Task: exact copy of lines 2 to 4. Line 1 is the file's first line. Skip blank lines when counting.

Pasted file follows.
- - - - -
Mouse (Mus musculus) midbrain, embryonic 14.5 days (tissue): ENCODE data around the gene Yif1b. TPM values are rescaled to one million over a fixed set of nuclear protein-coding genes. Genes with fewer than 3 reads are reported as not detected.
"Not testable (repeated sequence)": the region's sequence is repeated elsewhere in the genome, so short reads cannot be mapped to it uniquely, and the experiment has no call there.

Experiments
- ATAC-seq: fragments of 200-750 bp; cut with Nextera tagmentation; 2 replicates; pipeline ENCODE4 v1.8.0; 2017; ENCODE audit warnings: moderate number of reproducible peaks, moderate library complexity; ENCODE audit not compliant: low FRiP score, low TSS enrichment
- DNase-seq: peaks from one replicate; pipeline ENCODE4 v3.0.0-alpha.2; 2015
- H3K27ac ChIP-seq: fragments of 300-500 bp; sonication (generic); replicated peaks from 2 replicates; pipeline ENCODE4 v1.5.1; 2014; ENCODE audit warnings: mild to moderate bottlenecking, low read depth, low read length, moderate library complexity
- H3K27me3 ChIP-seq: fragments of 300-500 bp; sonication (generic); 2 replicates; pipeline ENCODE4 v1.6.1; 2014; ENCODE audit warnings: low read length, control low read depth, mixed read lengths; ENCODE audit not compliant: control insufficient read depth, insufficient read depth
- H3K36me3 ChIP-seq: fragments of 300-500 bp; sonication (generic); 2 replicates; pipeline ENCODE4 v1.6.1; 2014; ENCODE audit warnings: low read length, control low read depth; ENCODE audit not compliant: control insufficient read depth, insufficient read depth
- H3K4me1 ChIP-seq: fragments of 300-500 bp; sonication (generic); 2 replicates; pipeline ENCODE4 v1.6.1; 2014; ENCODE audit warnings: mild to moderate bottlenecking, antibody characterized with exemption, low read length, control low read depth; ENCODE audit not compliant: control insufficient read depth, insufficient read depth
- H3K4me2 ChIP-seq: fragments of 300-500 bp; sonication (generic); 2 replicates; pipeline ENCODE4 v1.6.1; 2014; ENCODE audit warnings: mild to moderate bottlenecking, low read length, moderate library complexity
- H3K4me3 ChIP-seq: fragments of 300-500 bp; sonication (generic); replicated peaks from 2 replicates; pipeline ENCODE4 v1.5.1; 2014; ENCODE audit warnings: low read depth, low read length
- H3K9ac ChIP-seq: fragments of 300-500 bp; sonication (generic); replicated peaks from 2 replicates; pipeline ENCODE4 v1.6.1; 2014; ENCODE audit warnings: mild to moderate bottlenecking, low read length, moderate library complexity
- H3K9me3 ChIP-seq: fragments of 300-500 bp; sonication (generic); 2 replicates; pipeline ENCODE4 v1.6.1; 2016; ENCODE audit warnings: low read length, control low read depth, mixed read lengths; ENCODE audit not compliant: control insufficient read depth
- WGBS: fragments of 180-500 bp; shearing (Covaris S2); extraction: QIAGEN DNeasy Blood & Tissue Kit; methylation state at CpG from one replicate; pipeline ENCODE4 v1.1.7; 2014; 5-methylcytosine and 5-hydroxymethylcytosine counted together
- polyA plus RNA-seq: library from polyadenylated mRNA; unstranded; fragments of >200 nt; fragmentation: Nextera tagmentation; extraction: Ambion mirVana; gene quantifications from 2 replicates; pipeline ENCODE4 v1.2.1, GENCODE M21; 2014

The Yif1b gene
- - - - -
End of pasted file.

"Not testable (repeated sequence)": the region's sequence is repeated elsewhere in the genome, so short reads cannot be mapped to it uniquely, and the experiment has no call there.

Experiments
- ATAC-seq: fragments of 200-750 bp; cut with Nextera tagmentation; 2 replicates; pipeline ENCODE4 v1.8.0; 2017; ENCODE audit warnings: moderate number of reproducible peaks, moderate library complexity; ENCODE audit not compliant: low FRiP score, low TSS enrichment